Are you worried about paying your summer rent?
The letting out of student houses is a lucrative and expanding business, but the summer holidays are a period of instability for both students and landlords. For students, there are anxieties over paying for the summer period as student finance funds are paid at the start of term three in April. Equally for landlords, their property will most likely be empty for at least two months, raising issues over security and upkeep.
Across the country, landlords vary on their approach to the summer period, and this lack of uniformity can be troubling for students. In Leeds, Newcastle and Bristol, for instance, 12 month contracts are the standard procedure for housing. In Liverpool, by contrast, many students pay 11 months from July to the next August, while in Leamington Spa, students are pleased to receive 10 month contracts. Manchester is an anomaly as many students are offered half rent over summer if they leave the property absent, and full rent if continuing to live there.
This discrepancy shows that landlords fall in line with the norm of the city, meaning students in certain cities can pay as much as £800 more a year.
Students at Leeds University explain that it is not the cost of the summer period that bothers them, it is the fact that students have to survive covering rent over five months from April to September on one student loan instalment.
If the students’ parents are not in a comfortable financial situation, they can find themselves unable to pay the rent or, worse, having to take out extra loans to cover the period. Equally, students frequently find that their rents do not overlap, and so they have to transport their belongs back and forth across the country, sometimes even having to pay for storage.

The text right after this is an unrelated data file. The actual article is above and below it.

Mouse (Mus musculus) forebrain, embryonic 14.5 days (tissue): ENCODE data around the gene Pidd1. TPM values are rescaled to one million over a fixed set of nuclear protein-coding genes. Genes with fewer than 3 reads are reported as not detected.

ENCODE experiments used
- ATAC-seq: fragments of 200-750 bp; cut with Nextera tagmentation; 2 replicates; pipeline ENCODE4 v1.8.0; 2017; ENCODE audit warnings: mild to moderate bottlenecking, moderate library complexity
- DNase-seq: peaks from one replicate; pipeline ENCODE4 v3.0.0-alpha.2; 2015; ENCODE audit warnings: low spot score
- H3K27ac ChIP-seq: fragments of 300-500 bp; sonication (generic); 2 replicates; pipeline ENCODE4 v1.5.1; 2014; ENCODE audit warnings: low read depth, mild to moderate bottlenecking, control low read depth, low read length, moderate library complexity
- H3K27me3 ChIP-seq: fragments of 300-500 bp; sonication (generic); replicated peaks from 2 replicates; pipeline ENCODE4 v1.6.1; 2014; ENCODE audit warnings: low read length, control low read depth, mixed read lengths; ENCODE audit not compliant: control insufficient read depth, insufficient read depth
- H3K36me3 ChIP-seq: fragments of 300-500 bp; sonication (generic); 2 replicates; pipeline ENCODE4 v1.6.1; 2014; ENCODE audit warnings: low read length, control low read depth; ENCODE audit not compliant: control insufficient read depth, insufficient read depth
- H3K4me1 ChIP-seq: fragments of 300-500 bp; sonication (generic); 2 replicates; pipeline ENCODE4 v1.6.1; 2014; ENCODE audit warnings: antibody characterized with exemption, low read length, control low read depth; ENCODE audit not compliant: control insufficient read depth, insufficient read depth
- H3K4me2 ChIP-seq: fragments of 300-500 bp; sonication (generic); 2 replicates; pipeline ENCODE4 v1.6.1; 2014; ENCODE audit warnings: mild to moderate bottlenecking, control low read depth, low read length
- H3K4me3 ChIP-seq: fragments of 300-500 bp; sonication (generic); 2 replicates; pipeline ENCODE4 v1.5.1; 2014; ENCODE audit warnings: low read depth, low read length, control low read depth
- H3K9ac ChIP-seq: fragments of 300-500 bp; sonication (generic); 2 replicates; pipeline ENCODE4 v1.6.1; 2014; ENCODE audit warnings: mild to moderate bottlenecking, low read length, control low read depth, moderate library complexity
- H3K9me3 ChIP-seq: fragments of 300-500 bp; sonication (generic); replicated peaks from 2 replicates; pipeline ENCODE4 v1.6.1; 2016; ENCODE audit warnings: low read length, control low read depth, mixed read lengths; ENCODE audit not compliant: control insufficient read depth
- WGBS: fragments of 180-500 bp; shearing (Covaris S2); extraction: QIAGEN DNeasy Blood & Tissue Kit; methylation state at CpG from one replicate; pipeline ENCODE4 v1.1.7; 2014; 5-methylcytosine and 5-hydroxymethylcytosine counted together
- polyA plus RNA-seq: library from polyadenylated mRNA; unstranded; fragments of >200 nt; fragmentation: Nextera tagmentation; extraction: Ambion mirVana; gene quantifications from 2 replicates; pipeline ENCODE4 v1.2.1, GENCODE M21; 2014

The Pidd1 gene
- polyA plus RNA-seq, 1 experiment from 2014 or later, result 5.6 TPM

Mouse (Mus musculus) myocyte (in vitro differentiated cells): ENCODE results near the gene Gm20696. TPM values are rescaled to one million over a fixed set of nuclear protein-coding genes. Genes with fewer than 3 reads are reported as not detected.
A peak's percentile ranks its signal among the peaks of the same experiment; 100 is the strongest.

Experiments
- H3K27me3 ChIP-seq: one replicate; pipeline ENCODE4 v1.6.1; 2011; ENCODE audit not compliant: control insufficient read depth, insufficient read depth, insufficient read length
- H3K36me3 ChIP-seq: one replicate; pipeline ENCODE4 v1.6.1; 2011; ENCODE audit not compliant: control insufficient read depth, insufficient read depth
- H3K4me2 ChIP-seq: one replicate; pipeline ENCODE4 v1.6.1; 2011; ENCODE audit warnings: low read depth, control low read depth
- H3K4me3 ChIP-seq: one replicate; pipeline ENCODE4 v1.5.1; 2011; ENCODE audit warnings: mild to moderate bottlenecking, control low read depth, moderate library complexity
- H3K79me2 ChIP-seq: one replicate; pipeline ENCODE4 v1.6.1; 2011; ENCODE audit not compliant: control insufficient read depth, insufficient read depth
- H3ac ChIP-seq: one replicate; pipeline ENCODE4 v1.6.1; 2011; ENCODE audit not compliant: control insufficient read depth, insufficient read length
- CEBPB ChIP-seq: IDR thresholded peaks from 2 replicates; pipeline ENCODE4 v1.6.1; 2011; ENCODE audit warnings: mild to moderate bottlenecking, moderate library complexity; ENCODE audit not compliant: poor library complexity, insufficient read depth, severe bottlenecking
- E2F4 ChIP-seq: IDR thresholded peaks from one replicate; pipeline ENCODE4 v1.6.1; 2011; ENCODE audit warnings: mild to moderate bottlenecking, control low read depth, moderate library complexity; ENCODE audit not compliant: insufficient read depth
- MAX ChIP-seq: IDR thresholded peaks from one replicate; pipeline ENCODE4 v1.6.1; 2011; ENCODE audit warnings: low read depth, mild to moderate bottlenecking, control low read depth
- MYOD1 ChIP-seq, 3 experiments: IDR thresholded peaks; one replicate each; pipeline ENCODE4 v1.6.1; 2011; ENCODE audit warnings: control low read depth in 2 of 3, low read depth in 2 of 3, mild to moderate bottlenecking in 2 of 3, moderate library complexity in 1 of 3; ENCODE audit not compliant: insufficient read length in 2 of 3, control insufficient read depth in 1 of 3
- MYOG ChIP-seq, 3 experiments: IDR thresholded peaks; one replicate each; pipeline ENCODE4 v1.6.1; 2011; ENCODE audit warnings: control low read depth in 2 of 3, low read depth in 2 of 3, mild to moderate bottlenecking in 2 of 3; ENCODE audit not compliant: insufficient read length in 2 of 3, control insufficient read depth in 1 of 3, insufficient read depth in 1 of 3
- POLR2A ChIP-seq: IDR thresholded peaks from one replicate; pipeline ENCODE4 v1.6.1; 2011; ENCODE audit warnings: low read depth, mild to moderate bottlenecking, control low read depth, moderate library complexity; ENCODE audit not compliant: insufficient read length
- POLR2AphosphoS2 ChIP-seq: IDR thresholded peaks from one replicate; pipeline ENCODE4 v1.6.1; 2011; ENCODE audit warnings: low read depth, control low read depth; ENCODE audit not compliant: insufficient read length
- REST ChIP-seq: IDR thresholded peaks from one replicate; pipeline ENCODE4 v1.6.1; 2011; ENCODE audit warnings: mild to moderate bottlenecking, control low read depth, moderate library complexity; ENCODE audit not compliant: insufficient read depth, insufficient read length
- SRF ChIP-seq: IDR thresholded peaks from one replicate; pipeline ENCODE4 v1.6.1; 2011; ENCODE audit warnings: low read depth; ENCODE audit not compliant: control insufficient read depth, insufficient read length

First year students in halls of residence usually have 42 week contracts which are favourable for that year, but this means that students are unable to judge their payments for second year rent. Some landlords alter the rent arrangements to meet the needs of students. For instance, some divide the amount by 9 months (like halls of residences) which can be helpful.
UNITE, as well, offers customers a cost-effective summer solution by providing 43-week tenancies.
From a landlord’s point of view, it is understandable to ask for summer rent, as they often have to pay a mortgage and insurance on the property and cannot afford to leave it empty for three months in the summer. Equally, in many cities they would struggle to rent out a property for only three months.
Summer for landlords is also an unstable period as they are concerned about leaving the property empty for so long and the potential inconvenience of dealing with break-ins in this time.
The July and August period are often spent doing repairs and decorating for the next tenants. Nevertheless, this can cause problems, as landlords simply presume that students will not be living in their house during summer and if they do chose to stay, they may be disrupted by things like landlords cutting off the water supplies or changing boilers.
Whilst there is no easy solution for this issue, the various problems are evident. Students already pay high prices for low quality houses and landlords regularly take advantage of the fact that students are sometimes ignorant to household and rental practices. As a result of the situation, student areas such as Hyde Park in Leeds and Fallowfield in Manchester are ghost towns over the summer period, causing instability for local businesses.
In order to cope with paying for rent over summer, it is useful to work out how many weeks there are between your student loan instalments and try and factor in any sources of income such as student finance, wages and any money from family.
By Nina Harris